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Atlanta Marriott Marquis, Marquis Ballroom A
American Economic Association
Applied Machine Learning
Friday, Jan. 4, 2019 2:30 PM - 4:30 PM
- Chair: Alberto Abadie, Massachusetts Institute of Technology
Pre-Analysis Plans in the Machine-Learning Era
AbstractConcerns about the dissemination of spurious results have led to calls for pre-analysis plans (PAPs), which force ex-ante specificity in order to avoid ex-post “p-hacking.” But in many cases the conceptual hypotheses being tested do not directly imply the level of specificity required for a PAP: estimating an average treatment effect requires the pre-specification of control variables and how they enter the regression; analysing heterogeneous treatment effects necessitates an explicit list of subgroups or interaction effects; testing for effects on many outcome variables or checking for balance relies on a predetermined way of combining evidence across many variables. At the same time, machine-learning (ML) techniques have been developed that engage in principled ex-post specification searches to select control variables, find subgroups with different treatment effects, or combine many variables into a single test. In this paper we suggest a framework for pre-analysis plans that capitalize on the availability of these new techniques, in which researchers combine specific aspects of the analysis that they care about or have strong priors over with ML for the flexible estimation of unspecific (or partially specific) remainders. When such machine-augmented pre-analysis plans spell out in detail how and what ML procedures will be used, they produce properly sized tests. A “cheap-lunch” theorem shows that the inclusion of ML in this way produces limited worst-case costs in power, while offering a substantial upside from systematic specification searches when the non-parametric remainder carries signal about the hypotheses of interest. These results suggest the careful integration of ML provides two gains over existing PAPs: it (i) limits the need of researchers to make arbitrary choices in their analysis that are not implied by the initial conceptual hypothesis being tested; and it (ii) integrates ex-post analysis without fear of p-hacking.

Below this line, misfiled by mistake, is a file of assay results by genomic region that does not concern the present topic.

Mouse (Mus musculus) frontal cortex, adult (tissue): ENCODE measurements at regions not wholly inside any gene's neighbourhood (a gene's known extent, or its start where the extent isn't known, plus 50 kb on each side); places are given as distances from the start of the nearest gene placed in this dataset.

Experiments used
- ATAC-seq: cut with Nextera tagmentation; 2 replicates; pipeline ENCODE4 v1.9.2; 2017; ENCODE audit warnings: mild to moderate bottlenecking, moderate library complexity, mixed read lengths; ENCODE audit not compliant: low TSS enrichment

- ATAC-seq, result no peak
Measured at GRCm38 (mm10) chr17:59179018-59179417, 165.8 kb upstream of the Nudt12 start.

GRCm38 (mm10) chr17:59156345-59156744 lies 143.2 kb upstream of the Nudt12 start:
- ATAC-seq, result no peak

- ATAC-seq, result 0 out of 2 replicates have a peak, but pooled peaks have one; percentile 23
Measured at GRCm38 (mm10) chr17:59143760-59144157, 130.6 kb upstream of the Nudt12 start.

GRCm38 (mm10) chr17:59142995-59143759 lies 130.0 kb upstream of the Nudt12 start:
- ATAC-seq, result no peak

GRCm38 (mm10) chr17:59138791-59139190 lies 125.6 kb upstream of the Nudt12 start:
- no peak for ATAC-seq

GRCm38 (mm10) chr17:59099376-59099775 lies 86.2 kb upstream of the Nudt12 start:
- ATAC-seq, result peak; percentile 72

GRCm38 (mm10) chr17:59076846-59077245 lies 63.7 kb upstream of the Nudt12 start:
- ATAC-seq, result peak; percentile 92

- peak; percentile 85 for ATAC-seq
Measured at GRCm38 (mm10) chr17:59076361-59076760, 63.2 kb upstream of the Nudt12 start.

Causal Impact of Democracy on Growth: An Applied Econometrics Perspective
AbstractThe relationship between democracy and economic growth is of long standing interest in Economics. We revisit the empirical analysis of Acemoglu, Naidu, Restrepo and Robinson (forthcoming in the Journal of Political Economy) using state of the art econometric methods. We consider variations of the GMM Arellano-Bond and fixed effects estimators of a dynamic linear panel data model with country and time fixed effects. We find that both methods produce similar estimates of the short-run and long-run effects of democracy on growth once the GMM estimator is bias-corrected for the many instrument problem and the fixed effect estimator is bias-corrected for the incidental parameter problem. Our estimated effects show that the finding that democracy does cause growth is not sensitive to the econometric methodology.
- C2 - Single Equation Models; Single Variables